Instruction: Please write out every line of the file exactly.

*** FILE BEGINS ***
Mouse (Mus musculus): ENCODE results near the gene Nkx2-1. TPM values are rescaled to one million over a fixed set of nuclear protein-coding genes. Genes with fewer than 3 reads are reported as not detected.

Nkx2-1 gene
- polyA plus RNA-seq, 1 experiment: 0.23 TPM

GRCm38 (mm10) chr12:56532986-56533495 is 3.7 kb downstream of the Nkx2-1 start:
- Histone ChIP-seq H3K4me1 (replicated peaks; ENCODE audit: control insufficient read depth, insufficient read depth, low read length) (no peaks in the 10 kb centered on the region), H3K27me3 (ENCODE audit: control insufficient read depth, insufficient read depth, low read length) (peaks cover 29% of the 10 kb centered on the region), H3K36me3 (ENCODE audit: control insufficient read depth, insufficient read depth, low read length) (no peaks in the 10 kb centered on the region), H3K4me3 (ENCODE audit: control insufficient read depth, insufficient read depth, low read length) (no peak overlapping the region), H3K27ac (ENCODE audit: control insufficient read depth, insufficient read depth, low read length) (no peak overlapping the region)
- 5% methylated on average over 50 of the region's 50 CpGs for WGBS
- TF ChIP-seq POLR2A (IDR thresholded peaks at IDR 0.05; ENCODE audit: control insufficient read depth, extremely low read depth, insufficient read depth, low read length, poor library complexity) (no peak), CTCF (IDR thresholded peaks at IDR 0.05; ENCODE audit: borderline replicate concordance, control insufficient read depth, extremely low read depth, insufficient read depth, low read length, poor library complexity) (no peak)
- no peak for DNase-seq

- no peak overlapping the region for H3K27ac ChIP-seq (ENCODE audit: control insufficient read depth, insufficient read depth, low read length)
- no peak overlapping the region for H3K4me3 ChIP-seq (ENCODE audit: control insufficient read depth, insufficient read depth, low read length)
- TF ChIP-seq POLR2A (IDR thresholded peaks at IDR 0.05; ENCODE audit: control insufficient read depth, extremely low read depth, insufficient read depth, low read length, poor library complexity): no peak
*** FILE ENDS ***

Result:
Mouse (Mus musculus): ENCODE results near the gene Nkx2-1. TPM values are rescaled to one million over a fixed set of nuclear protein-coding genes. Genes with fewer than 3 reads are reported as not detected.

Nkx2-1 gene
- polyA plus RNA-seq, 1 experiment: 0.23 TPM

GRCm38 (mm10) chr12:56532986-56533495 is 3.7 kb downstream of the Nkx2-1 start:
- Histone ChIP-seq H3K4me1 (replicated peaks; ENCODE audit: control insufficient read depth, insufficient read depth, low read length) (no peaks in the 10 kb centered on the region), H3K27me3 (ENCODE audit: control insufficient read depth, insufficient read depth, low read length) (peaks cover 29% of the 10 kb centered on the region), H3K36me3 (ENCODE audit: control insufficient read depth, insufficient read depth, low read length) (no peaks in the 10 kb centered on the region), H3K4me3 (ENCODE audit: control insufficient read depth, insufficient read depth, low read length) (no peak overlapping the region), H3K27ac (ENCODE audit: control insufficient read depth, insufficient read depth, low read length) (no peak overlapping the region)
- 5% methylated on average over 50 of the region's 50 CpGs for WGBS
- TF ChIP-seq POLR2A (IDR thresholded peaks at IDR 0.05; ENCODE audit: control insufficient read depth, extremely low read depth, insufficient read depth, low read length, poor library complexity) (no peak), CTCF (IDR thresholded peaks at IDR 0.05; ENCODE audit: borderline replicate concordance, control insufficient read depth, extremely low read depth, insufficient read depth, low read length, poor library complexity) (no peak)
- no peak for DNase-seq

- no peak overlapping the region for H3K27ac ChIP-seq (ENCODE audit: control insufficient read depth, insufficient read depth, low read length)
- no peak overlapping the region for H3K4me3 ChIP-seq (ENCODE audit: control insufficient read depth, insufficient read depth, low read length)
- TF ChIP-seq POLR2A (IDR thresholded peaks at IDR 0.05; ENCODE audit: control insufficient read depth, extremely low read depth, insufficient read depth, low read length, poor library complexity): no peak